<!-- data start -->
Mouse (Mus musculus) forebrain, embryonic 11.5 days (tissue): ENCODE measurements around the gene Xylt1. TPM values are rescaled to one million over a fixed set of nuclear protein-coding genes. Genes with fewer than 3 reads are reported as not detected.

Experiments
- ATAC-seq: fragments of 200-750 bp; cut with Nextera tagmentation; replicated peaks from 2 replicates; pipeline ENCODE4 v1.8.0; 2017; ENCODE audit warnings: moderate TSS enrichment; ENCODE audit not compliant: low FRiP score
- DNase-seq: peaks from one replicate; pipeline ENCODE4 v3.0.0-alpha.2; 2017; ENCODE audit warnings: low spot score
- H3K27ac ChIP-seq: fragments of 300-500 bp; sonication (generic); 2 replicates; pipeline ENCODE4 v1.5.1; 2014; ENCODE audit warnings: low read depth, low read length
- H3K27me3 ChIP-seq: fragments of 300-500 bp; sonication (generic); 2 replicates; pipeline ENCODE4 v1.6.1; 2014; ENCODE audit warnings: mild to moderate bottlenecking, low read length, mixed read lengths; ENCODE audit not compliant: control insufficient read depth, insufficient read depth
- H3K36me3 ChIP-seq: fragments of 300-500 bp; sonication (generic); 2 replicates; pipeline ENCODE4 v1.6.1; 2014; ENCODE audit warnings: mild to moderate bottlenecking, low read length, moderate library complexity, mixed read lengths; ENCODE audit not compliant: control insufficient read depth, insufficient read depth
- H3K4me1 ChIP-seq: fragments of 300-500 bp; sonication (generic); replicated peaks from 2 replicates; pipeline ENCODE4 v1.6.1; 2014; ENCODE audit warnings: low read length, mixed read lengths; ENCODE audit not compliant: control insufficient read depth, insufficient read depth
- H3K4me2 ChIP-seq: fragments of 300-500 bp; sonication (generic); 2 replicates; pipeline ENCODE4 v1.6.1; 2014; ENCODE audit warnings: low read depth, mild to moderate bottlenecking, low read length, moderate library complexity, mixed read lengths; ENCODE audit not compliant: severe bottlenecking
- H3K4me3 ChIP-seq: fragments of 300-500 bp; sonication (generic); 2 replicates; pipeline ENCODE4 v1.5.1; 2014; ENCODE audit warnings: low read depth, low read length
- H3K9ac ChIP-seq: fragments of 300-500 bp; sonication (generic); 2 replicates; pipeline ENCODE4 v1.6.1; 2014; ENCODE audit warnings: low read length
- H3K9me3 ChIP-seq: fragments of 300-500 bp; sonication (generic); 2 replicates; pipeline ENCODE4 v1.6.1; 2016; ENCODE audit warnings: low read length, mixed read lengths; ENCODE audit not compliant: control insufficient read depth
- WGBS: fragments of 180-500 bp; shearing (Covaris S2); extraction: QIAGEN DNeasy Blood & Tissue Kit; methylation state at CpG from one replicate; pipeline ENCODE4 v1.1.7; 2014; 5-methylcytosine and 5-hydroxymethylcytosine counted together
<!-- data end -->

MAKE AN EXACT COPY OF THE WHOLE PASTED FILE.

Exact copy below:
Mouse (Mus musculus) forebrain, embryonic 11.5 days (tissue): ENCODE measurements around the gene Xylt1. TPM values are rescaled to one million over a fixed set of nuclear protein-coding genes. Genes with fewer than 3 reads are reported as not detected.

Experiments
- ATAC-seq: fragments of 200-750 bp; cut with Nextera tagmentation; replicated peaks from 2 replicates; pipeline ENCODE4 v1.8.0; 2017; ENCODE audit warnings: moderate TSS enrichment; ENCODE audit not compliant: low FRiP score
- DNase-seq: peaks from one replicate; pipeline ENCODE4 v3.0.0-alpha.2; 2017; ENCODE audit warnings: low spot score
- H3K27ac ChIP-seq: fragments of 300-500 bp; sonication (generic); 2 replicates; pipeline ENCODE4 v1.5.1; 2014; ENCODE audit warnings: low read depth, low read length
- H3K27me3 ChIP-seq: fragments of 300-500 bp; sonication (generic); 2 replicates; pipeline ENCODE4 v1.6.1; 2014; ENCODE audit warnings: mild to moderate bottlenecking, low read length, mixed read lengths; ENCODE audit not compliant: control insufficient read depth, insufficient read depth
- H3K36me3 ChIP-seq: fragments of 300-500 bp; sonication (generic); 2 replicates; pipeline ENCODE4 v1.6.1; 2014; ENCODE audit warnings: mild to moderate bottlenecking, low read length, moderate library complexity, mixed read lengths; ENCODE audit not compliant: control insufficient read depth, insufficient read depth
- H3K4me1 ChIP-seq: fragments of 300-500 bp; sonication (generic); replicated peaks from 2 replicates; pipeline ENCODE4 v1.6.1; 2014; ENCODE audit warnings: low read length, mixed read lengths; ENCODE audit not compliant: control insufficient read depth, insufficient read depth
- H3K4me2 ChIP-seq: fragments of 300-500 bp; sonication (generic); 2 replicates; pipeline ENCODE4 v1.6.1; 2014; ENCODE audit warnings: low read depth, mild to moderate bottlenecking, low read length, moderate library complexity, mixed read lengths; ENCODE audit not compliant: severe bottlenecking
- H3K4me3 ChIP-seq: fragments of 300-500 bp; sonication (generic); 2 replicates; pipeline ENCODE4 v1.5.1; 2014; ENCODE audit warnings: low read depth, low read length
- H3K9ac ChIP-seq: fragments of 300-500 bp; sonication (generic); 2 replicates; pipeline ENCODE4 v1.6.1; 2014; ENCODE audit warnings: low read length
- H3K9me3 ChIP-seq: fragments of 300-500 bp; sonication (generic); 2 replicates; pipeline ENCODE4 v1.6.1; 2016; ENCODE audit warnings: low read length, mixed read lengths; ENCODE audit not compliant: control insufficient read depth
- WGBS: fragments of 180-500 bp; shearing (Covaris S2); extraction: QIAGEN DNeasy Blood & Tissue Kit; methylation state at CpG from one replicate; pipeline ENCODE4 v1.1.7; 2014; 5-methylcytosine and 5-hydroxymethylcytosine counted together